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    Target animacy influences chimpanzee handedness

    Forrester, Gillian and Quaresmini, C. and Leavens, D.A. and Spiezio, C. and Vallortigara, G. (2012) Target animacy influences chimpanzee handedness. Animal Cognition 15 (6), pp. 1121-1127. ISSN 1435-9448.

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    We employed a bottom-up, quantitative method to investigate great ape handedness. Our previous investigation of gorillas (Gorilla gorilla gorilla) demonstrated that contextual information influenced an individual’s handedness toward target objects. Specifically, we found a significant right-hand bias for unimanual actions directed toward inanimate target objects but not for actions directed to animate target objects (Forrester et al. in Anim Cogn 14(6):903–907, 2011). Using the identical methodological technique, we investigated the spontaneous hand actions of nine captive chimpanzees (Pan troglodytes) during naturalistic, spontaneous behavior. We assessed both the frequencies and proportions of lateralized hand actions directed toward animate and inanimate targets employing focal follow video sampling. Like the gorillas, the chimpanzees demonstrated a right-handed bias for actions directed toward inanimate targets, but not toward animate targets. This pattern was evident at the group level and for the majority of subjects at the individual level. We postulate that a right-hand bias for only inanimate targets reflects the left hemisphere’s dominant neural processing capabilities for objects that have functional properties (inanimate objects). We further speculate that a population-level right-hand bias is not a human-unique characteristic, but one that was inherited from a common human-ape ancestor.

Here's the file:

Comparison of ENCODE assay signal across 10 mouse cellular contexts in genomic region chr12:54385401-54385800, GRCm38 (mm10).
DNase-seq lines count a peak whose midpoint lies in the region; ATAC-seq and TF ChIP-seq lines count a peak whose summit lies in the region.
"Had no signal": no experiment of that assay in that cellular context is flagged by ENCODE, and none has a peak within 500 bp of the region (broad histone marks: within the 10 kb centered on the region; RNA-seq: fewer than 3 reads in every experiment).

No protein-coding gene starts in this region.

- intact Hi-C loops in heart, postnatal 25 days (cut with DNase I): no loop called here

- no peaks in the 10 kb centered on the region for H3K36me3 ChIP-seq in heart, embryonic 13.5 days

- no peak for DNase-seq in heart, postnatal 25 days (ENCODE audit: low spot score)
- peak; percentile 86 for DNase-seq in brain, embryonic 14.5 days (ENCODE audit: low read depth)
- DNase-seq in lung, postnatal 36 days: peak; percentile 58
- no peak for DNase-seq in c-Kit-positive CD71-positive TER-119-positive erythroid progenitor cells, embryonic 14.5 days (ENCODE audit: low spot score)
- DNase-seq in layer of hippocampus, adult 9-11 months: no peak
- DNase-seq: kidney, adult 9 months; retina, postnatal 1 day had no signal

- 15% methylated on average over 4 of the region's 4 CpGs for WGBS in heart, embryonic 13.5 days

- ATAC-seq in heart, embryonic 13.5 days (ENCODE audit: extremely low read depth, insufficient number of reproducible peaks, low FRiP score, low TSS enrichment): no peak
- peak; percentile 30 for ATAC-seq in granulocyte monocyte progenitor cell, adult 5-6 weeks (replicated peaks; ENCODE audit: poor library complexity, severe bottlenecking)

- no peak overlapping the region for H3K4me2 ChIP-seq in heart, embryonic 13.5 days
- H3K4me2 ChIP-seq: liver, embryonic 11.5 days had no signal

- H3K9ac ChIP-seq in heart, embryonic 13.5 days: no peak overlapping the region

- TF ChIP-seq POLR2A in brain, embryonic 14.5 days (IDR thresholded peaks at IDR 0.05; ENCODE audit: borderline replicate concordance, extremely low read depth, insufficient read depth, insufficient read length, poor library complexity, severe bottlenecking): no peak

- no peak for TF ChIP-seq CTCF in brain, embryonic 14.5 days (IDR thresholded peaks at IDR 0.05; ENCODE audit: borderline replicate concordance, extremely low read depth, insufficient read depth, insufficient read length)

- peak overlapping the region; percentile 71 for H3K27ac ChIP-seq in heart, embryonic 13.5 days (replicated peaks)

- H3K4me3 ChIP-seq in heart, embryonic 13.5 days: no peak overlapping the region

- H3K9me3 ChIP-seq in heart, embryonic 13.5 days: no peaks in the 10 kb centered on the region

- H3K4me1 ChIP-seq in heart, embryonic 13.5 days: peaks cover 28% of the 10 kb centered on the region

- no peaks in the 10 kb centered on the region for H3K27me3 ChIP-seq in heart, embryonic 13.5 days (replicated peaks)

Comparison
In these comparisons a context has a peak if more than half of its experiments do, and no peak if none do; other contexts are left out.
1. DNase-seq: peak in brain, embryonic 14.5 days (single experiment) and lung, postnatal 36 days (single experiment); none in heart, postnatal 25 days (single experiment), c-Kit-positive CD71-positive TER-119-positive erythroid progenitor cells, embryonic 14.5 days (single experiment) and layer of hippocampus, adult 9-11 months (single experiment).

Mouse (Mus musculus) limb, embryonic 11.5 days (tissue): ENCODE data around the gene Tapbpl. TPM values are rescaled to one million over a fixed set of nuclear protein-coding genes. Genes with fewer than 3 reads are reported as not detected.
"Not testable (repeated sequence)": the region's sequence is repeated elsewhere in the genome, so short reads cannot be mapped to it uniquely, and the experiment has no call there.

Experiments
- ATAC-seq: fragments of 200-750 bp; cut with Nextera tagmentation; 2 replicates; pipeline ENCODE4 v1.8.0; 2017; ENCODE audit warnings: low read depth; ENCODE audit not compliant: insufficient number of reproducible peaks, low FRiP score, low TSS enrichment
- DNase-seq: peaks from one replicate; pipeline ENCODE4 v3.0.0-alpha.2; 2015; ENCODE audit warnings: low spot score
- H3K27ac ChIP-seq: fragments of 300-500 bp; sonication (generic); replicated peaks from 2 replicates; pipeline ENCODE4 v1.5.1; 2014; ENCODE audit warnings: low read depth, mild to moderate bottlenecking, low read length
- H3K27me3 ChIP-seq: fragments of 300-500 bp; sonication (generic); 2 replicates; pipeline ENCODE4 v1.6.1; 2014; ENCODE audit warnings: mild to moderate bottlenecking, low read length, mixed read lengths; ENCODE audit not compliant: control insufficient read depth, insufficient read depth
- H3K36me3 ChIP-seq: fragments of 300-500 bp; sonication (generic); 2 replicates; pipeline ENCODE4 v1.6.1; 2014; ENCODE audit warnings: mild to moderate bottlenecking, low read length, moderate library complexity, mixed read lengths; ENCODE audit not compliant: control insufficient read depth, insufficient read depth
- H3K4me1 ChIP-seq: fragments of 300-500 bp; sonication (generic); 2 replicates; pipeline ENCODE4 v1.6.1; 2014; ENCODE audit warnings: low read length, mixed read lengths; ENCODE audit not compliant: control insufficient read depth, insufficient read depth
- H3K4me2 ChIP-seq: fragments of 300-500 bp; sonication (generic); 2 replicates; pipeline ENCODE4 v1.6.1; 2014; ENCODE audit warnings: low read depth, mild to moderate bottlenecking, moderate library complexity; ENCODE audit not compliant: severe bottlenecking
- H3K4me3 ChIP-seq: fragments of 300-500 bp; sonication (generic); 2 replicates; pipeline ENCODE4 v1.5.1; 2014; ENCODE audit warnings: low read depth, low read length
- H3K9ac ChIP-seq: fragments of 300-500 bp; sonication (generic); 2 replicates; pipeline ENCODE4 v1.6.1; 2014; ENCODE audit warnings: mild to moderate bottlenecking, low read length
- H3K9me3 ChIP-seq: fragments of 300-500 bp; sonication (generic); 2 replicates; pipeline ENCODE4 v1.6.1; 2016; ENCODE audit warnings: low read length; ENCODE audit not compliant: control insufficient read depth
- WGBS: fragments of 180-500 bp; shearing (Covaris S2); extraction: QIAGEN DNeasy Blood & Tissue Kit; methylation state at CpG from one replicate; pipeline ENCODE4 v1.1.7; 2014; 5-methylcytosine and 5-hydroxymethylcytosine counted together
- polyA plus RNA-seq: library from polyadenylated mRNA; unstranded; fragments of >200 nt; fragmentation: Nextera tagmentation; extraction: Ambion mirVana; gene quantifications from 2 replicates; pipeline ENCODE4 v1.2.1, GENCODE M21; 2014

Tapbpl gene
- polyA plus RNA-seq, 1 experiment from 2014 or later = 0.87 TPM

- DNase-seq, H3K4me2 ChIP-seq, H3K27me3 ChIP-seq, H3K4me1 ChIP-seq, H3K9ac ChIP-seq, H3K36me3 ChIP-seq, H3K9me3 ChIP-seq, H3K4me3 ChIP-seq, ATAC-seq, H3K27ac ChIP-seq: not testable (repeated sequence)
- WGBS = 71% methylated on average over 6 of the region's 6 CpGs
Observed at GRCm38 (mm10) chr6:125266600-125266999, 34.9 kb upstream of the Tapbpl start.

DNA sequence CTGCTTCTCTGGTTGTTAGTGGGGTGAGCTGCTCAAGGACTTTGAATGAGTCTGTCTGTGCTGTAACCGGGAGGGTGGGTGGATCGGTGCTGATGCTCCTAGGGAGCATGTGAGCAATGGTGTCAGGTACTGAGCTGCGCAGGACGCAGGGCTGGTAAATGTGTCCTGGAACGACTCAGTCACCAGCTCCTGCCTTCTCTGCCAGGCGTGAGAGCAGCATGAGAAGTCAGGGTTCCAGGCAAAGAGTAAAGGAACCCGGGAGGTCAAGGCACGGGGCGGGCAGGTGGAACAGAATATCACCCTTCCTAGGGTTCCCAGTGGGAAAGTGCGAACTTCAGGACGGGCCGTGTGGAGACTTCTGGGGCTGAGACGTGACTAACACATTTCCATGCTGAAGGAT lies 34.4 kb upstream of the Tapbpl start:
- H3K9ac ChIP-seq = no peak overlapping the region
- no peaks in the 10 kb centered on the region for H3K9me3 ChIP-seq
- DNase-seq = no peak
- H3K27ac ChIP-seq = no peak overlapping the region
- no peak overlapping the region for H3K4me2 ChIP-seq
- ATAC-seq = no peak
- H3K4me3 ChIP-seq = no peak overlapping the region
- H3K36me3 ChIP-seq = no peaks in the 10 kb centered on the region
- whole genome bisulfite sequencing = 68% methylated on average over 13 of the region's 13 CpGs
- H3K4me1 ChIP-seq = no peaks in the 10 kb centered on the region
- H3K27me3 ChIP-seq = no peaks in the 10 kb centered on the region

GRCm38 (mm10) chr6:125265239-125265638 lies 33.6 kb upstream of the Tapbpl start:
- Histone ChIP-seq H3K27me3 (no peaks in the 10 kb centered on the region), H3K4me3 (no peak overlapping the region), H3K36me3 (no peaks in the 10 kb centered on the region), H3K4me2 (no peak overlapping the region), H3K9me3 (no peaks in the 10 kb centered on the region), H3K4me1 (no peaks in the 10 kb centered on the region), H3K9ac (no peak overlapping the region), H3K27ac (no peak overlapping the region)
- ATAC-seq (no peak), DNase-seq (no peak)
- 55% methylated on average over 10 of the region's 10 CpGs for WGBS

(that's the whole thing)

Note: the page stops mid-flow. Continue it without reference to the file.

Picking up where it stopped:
Item Type: Article
    Additional Information: The final publication is available at Springer via the link above.
    Keyword(s) / Subject(s): Handedness, Animacy, Hemispheric specialization, Chimpanzee
    School: Birkbeck Faculties and Schools > Faculty of Science > School of Psychological Sciences
    Depositing User: Administrator
    Date Deposited: 14 Nov 2016 11:48
    Last Modified: 02 Aug 2023 17:27


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